In Ottolenghi’s Jerusalem, he describes Dukkah as “An Egyptian aromatic seed and nut mix”. It is this and so much more. I was first introduced to it a couple of years ago in Kai restaurant in Galway. There was served as a coating to lamb and I was not too sure how much nuts could add to the dish. It was delicious!
Traditionally, dukkah is served as a snack with bread dipped in olive oil and then coated in the spice mix for a tasty crust. It was made popular by Claudia Roden and seems to have been really embraced in Australia and New Zealand. It is one of those recipes where everyone has their own version. All contain nuts, sesame seeds, cumin and coriander. Hazelnuts are the most popular nuts used – Ottolenghi’s recipe and the one in Lilly Higgins’ Dream Deli both use them. In Australia, macadamia nuts are popular. I have used a mixture of hazelnuts and pistachios because I love them and like the little pop of green colour they add to the mix. You can adapt and use whatever flavours you like yourself.
I would recommend using a spice grinder for this. I bought a very cheap coffee grinder in a sale and it works perfectly. If you don’t have one a pestle and mortar will do. You could chop the nuts in a food processor but I prefer to use a knife so that you have more control over the size. If you do use a food processor, make sure to pulse gently. You do not want to release oils which will turn it into a paste, it is meant to be a dry mixture. Also take care when toasting the seeds, they can go from toasted to burnt very quickly!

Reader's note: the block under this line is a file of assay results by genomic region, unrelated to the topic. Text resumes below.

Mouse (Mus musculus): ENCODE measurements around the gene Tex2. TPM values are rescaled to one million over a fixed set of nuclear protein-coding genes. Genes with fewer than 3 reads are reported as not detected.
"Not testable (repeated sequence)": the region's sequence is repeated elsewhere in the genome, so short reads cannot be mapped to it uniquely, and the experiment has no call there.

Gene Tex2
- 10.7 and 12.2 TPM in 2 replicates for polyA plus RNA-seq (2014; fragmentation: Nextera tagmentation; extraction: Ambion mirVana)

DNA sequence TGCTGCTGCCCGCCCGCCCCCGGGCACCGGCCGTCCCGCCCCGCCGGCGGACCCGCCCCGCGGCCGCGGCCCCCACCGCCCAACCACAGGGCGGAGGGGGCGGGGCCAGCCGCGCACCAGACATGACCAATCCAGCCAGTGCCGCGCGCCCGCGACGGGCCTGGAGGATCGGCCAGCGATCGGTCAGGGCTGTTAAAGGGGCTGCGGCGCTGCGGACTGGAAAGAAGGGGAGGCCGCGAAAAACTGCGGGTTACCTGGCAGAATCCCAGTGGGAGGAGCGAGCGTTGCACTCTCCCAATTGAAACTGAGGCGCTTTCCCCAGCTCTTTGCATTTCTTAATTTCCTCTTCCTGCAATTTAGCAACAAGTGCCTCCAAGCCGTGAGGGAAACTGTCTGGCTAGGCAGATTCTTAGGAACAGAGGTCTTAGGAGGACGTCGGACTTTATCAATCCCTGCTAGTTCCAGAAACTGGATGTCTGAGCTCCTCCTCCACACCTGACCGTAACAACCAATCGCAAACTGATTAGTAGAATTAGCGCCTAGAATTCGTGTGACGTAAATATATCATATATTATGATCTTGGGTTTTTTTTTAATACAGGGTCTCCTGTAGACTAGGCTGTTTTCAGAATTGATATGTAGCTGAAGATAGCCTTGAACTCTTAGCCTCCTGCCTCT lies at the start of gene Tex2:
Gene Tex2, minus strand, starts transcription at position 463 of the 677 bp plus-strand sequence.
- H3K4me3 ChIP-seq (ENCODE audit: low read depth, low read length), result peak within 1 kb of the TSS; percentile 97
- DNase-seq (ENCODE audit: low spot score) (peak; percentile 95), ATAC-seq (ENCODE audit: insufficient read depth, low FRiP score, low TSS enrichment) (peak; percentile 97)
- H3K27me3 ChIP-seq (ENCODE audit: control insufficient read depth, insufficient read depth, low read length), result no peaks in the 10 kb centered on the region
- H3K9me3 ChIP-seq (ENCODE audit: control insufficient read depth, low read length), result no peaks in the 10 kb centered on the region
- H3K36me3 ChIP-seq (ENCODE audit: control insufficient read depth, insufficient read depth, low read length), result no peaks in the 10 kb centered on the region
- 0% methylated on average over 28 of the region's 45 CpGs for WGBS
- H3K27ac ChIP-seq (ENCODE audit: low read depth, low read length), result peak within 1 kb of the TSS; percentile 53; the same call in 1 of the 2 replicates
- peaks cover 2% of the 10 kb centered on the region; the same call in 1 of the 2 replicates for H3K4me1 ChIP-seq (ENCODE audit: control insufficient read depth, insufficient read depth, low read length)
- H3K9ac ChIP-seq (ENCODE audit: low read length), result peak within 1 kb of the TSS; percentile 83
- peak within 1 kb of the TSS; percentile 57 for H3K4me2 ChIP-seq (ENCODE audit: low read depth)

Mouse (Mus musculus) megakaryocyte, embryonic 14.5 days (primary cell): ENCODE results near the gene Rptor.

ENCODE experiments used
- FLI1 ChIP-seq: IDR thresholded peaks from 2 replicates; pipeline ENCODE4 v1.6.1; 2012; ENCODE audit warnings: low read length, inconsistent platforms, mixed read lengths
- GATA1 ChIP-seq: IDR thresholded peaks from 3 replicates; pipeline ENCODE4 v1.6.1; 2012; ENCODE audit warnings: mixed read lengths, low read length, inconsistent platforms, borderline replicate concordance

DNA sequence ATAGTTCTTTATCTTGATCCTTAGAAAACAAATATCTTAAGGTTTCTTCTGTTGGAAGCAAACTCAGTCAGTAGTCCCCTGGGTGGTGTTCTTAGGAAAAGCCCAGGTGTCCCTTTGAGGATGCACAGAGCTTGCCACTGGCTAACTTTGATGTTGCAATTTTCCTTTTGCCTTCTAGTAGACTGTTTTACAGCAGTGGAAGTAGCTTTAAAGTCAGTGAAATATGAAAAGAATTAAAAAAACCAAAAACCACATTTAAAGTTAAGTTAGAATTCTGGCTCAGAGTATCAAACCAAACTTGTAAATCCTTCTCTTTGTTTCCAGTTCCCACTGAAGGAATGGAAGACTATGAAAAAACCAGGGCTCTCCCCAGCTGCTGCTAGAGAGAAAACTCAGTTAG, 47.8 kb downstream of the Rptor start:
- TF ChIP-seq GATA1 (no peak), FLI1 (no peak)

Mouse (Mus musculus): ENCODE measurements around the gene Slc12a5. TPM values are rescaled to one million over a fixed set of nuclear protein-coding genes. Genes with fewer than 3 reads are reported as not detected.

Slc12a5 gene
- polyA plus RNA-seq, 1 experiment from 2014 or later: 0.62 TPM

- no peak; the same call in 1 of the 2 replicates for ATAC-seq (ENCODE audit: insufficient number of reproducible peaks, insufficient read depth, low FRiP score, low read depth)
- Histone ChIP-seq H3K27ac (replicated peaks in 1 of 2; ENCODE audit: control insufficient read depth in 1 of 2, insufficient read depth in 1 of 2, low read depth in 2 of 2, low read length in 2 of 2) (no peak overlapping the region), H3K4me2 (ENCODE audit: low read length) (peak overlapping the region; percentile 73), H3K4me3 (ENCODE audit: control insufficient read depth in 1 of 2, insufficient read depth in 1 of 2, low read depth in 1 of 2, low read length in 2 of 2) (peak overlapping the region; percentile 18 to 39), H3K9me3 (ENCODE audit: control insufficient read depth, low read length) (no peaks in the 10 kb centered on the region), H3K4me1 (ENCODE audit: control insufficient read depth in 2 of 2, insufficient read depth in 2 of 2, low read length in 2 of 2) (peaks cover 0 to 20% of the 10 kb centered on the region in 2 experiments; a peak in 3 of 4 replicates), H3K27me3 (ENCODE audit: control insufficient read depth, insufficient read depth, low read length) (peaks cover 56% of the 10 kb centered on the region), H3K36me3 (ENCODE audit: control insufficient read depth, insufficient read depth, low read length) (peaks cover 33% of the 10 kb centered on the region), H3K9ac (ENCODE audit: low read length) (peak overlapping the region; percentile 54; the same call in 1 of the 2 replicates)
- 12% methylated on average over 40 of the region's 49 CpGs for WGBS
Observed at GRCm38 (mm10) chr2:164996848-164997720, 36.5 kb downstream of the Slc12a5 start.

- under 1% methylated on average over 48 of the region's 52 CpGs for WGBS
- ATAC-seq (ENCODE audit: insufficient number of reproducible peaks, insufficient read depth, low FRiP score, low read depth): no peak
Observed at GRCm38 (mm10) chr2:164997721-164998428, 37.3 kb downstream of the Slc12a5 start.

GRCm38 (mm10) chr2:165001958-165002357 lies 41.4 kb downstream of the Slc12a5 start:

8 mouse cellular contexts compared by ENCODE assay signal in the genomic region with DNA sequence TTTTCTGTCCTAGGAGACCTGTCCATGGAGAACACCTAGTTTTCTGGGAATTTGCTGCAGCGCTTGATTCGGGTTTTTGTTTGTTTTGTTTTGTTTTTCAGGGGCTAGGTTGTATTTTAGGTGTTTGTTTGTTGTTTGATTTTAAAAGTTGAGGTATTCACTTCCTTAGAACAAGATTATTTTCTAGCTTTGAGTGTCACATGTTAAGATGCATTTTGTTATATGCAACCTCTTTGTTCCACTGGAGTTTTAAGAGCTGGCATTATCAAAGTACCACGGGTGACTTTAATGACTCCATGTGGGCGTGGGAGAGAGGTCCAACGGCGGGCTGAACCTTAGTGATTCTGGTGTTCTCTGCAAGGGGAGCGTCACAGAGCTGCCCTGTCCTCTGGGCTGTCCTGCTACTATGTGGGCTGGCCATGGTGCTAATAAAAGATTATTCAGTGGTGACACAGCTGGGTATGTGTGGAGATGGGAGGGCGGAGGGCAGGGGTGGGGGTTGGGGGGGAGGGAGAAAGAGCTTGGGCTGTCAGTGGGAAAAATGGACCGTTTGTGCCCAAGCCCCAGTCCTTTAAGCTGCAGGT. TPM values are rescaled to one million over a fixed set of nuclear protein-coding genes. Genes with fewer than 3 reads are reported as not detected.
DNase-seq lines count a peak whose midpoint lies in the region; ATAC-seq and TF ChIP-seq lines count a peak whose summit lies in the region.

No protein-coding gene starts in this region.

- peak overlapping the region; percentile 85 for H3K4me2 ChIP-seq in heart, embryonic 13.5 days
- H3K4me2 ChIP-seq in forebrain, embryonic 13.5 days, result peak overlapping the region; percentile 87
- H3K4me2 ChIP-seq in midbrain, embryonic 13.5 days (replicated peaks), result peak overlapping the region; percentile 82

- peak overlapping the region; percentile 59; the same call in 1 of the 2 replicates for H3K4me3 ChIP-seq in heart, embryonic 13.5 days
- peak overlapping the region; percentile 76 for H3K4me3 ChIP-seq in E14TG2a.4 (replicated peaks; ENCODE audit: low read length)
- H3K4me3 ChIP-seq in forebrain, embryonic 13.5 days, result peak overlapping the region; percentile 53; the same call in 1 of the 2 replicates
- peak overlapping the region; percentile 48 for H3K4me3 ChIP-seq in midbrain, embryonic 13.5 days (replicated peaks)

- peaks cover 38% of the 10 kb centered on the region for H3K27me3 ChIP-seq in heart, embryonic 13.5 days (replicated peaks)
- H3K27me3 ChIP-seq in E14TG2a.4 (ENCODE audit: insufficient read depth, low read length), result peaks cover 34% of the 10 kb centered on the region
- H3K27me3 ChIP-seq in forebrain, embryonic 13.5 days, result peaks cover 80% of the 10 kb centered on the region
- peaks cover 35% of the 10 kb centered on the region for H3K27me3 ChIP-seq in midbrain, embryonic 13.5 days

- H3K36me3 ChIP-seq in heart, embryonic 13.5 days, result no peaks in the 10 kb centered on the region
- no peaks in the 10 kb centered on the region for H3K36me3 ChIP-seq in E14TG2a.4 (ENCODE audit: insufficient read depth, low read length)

Dukkah is great sprinkled over salads, used as a coating for meat or fish and even soft cheese rolled in dukkah is taken to a whole new level. It will keep for about a month in an airtight container.
Makes 1 jar
- 60g hazelnuts
- 50g pistachios
- 50g sunflower seeds
- 1 tsp black peppercorns
- 1 heaped tbsp coriander seeds
- 1 heaped tbsp cumin seeds
- 1 tsp fennel seeds
- 25g sesame seeds
- 1 tsp sweet paprika
- A pinch of salt
- Preheat your oven to 160c/140c fan/gas mark 5
- Put the hazelnuts and pistachios on to a baking tray and roast for about 20 minutes.
- When they have been in the oven for about 10 minutes, add the sunflower seeds. When they are all roasted and releasing a nice aroma, remove from the oven and allow to cool.
- Heat a heavy frying pan or cast iron pan over a medium heat. Toast the peppercorns until they start to pop. Remove and crush in a pestle and mortar, or even better a spice grinder until they have become a fine powder.
- Toast the fennel, coriander and cumin seeds, again until they start to colour and pop.
- Add to the pestle and mortar/spice blender and grind. It will be good to keep a bit of texture with these seeds.
- Toast the sesame seeds in the pan and when they have turned a light golden colour pour them into a bowl.
- When the nuts and sunflower seeds have cooled, rub the hazelnuts in a clean tea towel to remove any remaining skins. Roughly chop them and the pistachios. Chop until you still have some nice chunks of different sizes. Add these and the sunflower seeds to the sesame seeds.
- Pour over the ground spices, add the paprika and a good pinch of salt and give everything a good stir together.
- Transfer to an airtight container.